Getting Started with Rope

Basics for Any Play

Before getting into how to actually tie or be tied, you should spend some time learning about how to establish your boundaries, identify safe play partners and environments, negotiate for the play that you want, and so forth. The Topping Book and Bottoming Book by Dossie Easton and Janet Hardy are good introductory resources on BDSM play and relationships.

Advice for negotiating rope play in particular can be found at Negotiation and Consent.

I've summarized some advice regarding the most common pitfalls while navigating the rope community in this one-page handout, which may also be freely printed and distributed at events.

Maintain a Healthy Skepticism

There are no standards for rope education, and there is a tremendous amount of misinformation and confusion that gets passed around. Depending how lucky you are with the instructors you choose, about 10-50% of what you're taught will be total nonsense. While attending classes at reputable community venues means you're less likely to be assaulted by an instructor in class, it doesn't necessarily mean the information you're getting is correct. Many instructors who are entertaining and/or have hot partners get hired to teach at top-tier venues (or websites) even if their content is substantially misleading or omits crucial safety information.

The good news is that the total amount of instruction available -- both on and offline -- has exploded in the 2020s. My advice is to absorb everything you can, but with a grain of salt. Always ask yourself if what you're being told actually makes sense, and whether it squares with what you've learned from other sources. In person, ask lots of "why" questions; if your instructor can't answer you, they're probably regurgitating something from another teacher without having understood it.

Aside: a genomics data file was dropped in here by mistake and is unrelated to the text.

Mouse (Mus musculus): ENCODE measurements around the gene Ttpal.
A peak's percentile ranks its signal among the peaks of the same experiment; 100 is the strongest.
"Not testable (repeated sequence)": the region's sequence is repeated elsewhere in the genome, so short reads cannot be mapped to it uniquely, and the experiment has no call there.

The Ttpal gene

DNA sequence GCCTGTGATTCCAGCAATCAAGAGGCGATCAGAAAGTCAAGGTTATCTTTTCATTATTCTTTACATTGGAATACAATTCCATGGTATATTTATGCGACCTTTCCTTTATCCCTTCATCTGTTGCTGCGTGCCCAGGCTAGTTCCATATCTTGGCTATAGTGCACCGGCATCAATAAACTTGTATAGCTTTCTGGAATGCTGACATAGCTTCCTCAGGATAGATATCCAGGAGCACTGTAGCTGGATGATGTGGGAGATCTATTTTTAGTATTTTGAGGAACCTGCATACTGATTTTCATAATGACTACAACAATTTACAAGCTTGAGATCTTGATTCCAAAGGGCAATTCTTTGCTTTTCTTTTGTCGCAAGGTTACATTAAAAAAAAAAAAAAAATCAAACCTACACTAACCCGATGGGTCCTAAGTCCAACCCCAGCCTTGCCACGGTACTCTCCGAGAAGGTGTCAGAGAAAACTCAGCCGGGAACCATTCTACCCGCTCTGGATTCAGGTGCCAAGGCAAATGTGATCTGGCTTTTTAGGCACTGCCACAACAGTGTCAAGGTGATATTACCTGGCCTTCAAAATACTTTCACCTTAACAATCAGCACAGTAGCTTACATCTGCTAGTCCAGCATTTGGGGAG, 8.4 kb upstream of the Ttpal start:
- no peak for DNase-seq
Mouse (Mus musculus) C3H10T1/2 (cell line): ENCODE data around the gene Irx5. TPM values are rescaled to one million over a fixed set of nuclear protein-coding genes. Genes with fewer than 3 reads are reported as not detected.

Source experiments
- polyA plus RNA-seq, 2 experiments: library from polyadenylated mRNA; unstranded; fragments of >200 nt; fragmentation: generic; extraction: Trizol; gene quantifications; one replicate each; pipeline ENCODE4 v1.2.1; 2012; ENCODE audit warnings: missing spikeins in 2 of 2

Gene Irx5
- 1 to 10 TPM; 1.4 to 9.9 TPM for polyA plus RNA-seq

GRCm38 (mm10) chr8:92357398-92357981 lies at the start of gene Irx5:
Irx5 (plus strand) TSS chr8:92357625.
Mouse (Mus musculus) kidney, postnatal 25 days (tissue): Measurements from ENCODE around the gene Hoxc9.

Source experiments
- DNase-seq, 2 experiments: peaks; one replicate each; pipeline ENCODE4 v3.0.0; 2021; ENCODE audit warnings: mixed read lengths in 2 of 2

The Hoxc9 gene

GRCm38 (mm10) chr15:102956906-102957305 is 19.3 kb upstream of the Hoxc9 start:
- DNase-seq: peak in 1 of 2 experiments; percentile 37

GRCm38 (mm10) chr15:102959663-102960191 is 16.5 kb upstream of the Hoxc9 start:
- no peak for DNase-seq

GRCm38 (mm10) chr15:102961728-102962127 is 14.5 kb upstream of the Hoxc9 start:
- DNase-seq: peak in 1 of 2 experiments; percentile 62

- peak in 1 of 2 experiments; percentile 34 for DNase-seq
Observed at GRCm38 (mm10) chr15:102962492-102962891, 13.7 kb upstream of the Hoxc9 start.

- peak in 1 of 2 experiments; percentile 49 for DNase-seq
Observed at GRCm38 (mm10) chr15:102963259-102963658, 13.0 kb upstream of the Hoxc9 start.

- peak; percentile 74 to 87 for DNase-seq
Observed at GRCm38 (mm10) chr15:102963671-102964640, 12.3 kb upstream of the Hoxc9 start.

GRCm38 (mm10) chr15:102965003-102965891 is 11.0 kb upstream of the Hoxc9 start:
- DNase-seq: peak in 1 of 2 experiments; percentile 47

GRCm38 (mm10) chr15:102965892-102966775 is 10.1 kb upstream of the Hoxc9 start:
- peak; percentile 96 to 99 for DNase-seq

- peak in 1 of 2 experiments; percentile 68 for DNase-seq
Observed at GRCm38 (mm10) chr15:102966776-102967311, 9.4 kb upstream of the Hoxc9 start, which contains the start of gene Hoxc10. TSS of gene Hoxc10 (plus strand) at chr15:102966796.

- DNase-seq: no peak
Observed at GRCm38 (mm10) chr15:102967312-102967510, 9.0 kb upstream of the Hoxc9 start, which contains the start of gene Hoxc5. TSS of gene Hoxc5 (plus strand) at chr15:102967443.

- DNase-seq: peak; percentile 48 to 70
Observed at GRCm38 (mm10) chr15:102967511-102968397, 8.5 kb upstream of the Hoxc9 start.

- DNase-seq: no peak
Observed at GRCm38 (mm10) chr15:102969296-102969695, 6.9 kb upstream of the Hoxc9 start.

You Are Not the Problem

The first style of rope you encounter might not work for you -- maybe the positions are uncomfortable for your body, or the vibe doesn't fit your relationship dynamic. In some regions, everyone ties in a very uniform style, and it may feel like that's all that rope is. The actual possibilities are endless, though; any body can be tied, and rope can be part of a scene with any mood. Don't let other people tell you how you should experience rope. If you are persistent in your exploration, you will find (or invent!) what works for you.

Additional Resources for Bottoms

While I encourage bottoms to also learn some about tying, and in particular to view all the various safety information on this site, I don't currently have a lot of content posted specifically about rope bottoming skills. Because I don't regularly bottom for rope, it's not an area where I can speak directly from my own experience. I suggest you check out the following excellent rope bottoming educators:

Screening Partners

I highly recommend using the Rope Bottoms’ Share Group to check up on people before letting them tie you up. There are real predators out there. Some move from city to city as they get banned in various local communities. Others have installed themselves as leaders in the community, insulating them from the consequences of their actions. While it's no silver bullet, checking up on potential partners both in the group, and by asking other local bottoms, can greatly reduce the risks.


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